Six to Try
Dark and very complex ale. Nutty, fruity and smooth.
Bready, bitter and sweet with hints of floral and fruit.
$7, at Merwin
Our favorite—carmel, raisin, yeasty and velvety smooth.
Wheaty and floral, with hints of honey and cream.
$5, at Beerboxx
Dark and earthy, this has a carmel and chocolate finish.
$20, at Beerboxx
La Trappe Dubbel
Mildly bitter and bready with notes of brown sugar and pear.
Checking the copper brew kettles at the Abbey of Rochefort in Belgium.
The Trappist monks, a group of monks originating from the Cistercian Order, have been brewing beer since the 16th century. Originally intended for self-consumption, they eventually shared their artisanal nectar with the outside world and it’s now regarded by many as some of the finest beer known to man. But what makes it so good?
First is the tradition. The monks have been painstakingly brewing their beer for hundreds of years. After the French Revolution and two World Wars, there are only eight active Trappist breweries left in the world (six in Belgium, one in the Netherlands and one in Austria). With this resiliency and their strict regulations and quality control, you can rest assured that they’ve got the brewing process down pat.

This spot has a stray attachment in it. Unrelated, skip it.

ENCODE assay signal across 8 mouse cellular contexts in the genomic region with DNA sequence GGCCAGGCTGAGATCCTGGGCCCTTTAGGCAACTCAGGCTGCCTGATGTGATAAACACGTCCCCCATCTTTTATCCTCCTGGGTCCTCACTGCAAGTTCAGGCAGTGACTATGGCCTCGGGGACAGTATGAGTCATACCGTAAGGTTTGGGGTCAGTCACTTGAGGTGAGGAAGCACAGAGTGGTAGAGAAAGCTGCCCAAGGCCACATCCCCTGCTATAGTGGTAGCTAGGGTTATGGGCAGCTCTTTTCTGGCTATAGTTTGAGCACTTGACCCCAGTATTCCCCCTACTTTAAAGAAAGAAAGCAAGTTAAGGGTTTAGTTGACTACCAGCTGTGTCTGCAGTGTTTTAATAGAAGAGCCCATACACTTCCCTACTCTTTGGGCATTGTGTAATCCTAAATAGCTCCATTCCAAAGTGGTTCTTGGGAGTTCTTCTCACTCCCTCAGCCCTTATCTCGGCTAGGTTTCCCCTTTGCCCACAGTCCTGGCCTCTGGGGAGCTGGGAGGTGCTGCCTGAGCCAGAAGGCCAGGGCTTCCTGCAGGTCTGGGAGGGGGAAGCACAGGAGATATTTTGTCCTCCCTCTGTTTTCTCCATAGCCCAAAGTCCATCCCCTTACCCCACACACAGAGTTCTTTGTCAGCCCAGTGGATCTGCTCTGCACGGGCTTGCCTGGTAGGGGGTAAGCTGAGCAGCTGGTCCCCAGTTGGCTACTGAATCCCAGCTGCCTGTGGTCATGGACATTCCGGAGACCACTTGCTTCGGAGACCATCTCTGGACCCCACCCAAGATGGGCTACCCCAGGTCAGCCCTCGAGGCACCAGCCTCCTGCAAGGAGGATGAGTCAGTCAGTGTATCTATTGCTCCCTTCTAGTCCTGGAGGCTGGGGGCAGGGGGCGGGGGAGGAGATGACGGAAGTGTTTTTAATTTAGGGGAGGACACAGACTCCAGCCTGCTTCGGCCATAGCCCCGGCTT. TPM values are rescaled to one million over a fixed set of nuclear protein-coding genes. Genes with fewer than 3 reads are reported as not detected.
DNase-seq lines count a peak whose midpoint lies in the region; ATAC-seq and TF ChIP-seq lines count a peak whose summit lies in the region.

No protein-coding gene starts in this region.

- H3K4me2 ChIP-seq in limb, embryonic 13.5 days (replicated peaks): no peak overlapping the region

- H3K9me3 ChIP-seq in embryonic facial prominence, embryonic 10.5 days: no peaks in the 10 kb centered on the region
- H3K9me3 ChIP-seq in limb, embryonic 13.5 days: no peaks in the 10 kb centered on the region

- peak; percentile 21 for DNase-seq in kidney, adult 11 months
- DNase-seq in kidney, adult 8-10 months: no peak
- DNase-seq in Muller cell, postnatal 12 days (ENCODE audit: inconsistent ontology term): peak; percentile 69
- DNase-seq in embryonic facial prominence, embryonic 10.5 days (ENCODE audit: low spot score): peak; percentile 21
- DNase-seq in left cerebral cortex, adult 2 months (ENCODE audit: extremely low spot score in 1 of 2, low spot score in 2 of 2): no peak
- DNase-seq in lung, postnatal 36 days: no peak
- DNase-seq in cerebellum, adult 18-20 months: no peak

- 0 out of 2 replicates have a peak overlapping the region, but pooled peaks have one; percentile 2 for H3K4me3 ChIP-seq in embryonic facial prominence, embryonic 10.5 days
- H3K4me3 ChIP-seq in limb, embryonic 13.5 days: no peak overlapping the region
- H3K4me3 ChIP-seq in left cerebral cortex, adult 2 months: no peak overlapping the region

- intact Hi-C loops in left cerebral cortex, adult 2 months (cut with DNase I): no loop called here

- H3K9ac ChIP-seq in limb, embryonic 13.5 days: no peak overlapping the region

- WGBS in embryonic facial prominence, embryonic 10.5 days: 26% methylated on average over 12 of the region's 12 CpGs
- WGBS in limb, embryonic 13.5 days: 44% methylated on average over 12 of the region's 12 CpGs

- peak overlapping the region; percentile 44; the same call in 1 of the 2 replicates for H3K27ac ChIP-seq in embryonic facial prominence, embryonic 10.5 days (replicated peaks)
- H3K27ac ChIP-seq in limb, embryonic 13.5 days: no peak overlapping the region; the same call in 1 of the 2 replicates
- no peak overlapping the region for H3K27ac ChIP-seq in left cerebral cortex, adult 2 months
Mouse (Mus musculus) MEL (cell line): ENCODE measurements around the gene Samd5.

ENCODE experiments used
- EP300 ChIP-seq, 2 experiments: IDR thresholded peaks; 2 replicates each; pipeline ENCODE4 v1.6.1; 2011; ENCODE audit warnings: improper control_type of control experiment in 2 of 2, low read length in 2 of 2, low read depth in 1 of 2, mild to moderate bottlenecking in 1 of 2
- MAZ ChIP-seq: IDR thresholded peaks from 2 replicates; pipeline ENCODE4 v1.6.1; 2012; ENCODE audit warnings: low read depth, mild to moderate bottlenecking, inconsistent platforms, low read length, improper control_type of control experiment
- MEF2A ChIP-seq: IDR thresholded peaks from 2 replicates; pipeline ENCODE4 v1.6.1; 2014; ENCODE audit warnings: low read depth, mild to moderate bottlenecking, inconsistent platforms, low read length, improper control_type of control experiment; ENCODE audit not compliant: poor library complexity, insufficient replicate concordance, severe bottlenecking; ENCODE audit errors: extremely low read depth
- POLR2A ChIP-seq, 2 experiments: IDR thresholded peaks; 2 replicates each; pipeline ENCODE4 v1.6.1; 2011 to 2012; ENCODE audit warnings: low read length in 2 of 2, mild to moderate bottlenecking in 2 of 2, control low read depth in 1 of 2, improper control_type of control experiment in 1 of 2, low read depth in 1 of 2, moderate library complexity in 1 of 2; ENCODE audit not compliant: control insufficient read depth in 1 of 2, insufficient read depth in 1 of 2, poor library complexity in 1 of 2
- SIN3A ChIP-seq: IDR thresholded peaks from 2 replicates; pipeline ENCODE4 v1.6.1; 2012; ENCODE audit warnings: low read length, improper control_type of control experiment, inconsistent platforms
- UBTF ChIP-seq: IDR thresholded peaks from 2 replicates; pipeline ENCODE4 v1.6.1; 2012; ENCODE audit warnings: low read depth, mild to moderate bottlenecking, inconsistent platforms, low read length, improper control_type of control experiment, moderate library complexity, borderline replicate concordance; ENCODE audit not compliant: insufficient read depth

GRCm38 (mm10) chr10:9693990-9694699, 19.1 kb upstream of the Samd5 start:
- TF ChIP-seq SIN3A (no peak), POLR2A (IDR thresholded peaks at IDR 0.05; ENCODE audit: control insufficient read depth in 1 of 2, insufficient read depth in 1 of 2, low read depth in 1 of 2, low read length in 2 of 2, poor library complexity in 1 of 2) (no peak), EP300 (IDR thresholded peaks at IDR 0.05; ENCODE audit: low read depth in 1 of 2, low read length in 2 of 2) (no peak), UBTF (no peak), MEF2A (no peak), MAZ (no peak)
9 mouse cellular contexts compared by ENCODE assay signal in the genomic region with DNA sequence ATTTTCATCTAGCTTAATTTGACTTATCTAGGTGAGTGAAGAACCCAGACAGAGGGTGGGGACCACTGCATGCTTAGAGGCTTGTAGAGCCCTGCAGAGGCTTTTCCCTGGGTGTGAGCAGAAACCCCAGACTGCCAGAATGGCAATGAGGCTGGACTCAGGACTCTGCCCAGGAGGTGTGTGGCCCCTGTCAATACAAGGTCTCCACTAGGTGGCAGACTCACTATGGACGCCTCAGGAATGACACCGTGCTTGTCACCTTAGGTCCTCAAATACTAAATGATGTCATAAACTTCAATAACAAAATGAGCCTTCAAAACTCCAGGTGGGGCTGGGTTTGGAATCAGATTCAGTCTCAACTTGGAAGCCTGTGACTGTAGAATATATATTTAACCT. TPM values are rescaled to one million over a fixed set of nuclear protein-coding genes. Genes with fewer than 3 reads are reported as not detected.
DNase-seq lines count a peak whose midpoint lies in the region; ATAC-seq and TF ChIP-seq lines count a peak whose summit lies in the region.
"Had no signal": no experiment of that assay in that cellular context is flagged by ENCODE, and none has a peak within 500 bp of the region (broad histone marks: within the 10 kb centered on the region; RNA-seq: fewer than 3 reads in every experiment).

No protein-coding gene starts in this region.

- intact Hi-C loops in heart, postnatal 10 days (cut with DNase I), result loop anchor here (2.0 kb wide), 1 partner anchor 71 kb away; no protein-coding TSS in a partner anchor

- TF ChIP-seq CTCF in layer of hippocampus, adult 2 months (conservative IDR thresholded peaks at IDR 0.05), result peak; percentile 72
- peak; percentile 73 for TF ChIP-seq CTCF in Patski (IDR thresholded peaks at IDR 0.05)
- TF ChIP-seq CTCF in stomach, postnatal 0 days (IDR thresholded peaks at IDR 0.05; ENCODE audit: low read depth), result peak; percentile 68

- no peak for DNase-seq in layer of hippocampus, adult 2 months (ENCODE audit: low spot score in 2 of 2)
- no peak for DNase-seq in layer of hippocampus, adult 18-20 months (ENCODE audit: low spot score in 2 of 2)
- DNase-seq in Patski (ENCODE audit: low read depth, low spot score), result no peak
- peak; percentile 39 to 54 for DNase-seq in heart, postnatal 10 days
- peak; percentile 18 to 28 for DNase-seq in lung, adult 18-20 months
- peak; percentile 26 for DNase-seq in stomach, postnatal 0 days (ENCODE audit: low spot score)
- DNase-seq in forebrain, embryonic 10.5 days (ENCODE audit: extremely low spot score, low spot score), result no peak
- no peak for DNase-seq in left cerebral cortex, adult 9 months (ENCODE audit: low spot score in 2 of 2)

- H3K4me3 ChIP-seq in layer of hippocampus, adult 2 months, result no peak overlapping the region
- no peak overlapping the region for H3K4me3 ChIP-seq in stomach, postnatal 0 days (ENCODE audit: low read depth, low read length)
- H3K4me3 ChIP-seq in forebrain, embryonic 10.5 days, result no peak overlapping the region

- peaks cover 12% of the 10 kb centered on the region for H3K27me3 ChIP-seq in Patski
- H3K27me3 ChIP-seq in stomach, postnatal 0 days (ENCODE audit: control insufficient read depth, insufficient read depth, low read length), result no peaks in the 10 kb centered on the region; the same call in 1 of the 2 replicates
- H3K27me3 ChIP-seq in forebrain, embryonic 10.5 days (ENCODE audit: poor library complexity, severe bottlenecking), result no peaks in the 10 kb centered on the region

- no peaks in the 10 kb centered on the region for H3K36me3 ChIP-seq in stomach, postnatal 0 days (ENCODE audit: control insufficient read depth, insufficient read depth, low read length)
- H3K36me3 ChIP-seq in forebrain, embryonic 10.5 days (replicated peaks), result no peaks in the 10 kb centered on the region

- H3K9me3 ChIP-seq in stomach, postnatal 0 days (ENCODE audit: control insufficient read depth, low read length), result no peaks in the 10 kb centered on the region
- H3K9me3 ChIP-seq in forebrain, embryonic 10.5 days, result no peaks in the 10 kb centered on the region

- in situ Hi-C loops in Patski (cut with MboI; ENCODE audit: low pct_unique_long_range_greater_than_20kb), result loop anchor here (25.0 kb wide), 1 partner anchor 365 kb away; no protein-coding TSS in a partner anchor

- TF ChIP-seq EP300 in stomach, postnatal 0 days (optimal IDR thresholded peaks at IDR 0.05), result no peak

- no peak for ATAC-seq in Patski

The second reason is their commitment to authenticity. True Trappist beer must be made within the walls of a Trappist monastery, or if deemed necessary, in close proximity. The water for making the beer is usually drawn from the monastery’s ancient wells. The brewing is either done by the monks themselves or under their direct supervision. Since the beer is not intended for making profit, the production is not influenced by demand. The proceeds cover the living costs of the monks, the brewery’s expenses and the rest goes to charity. This results in limited quantities of batches per year, so if you like a particular year, you’d better stock up and put them in your basement. Luckily, since Trappist beer is fermented, it ages incredibly well for up to five years.
So if you’re sick of over-hopped IPAs and gimmicky concepts, reach for a tried-and-true Trappist brew. Typically higher in alcohol content than your average beer, you get a smooth warming sensation that spreads with each sip. Which is exactly what you want you want on a cold day, right?
The beers are classified by the names “enkel/single,” “dubbel/double” or “tripel/triple.” Since there was no way of measuring alcohol strength in the early days, monks would simply double or triple the recipe in order to make a stronger brew.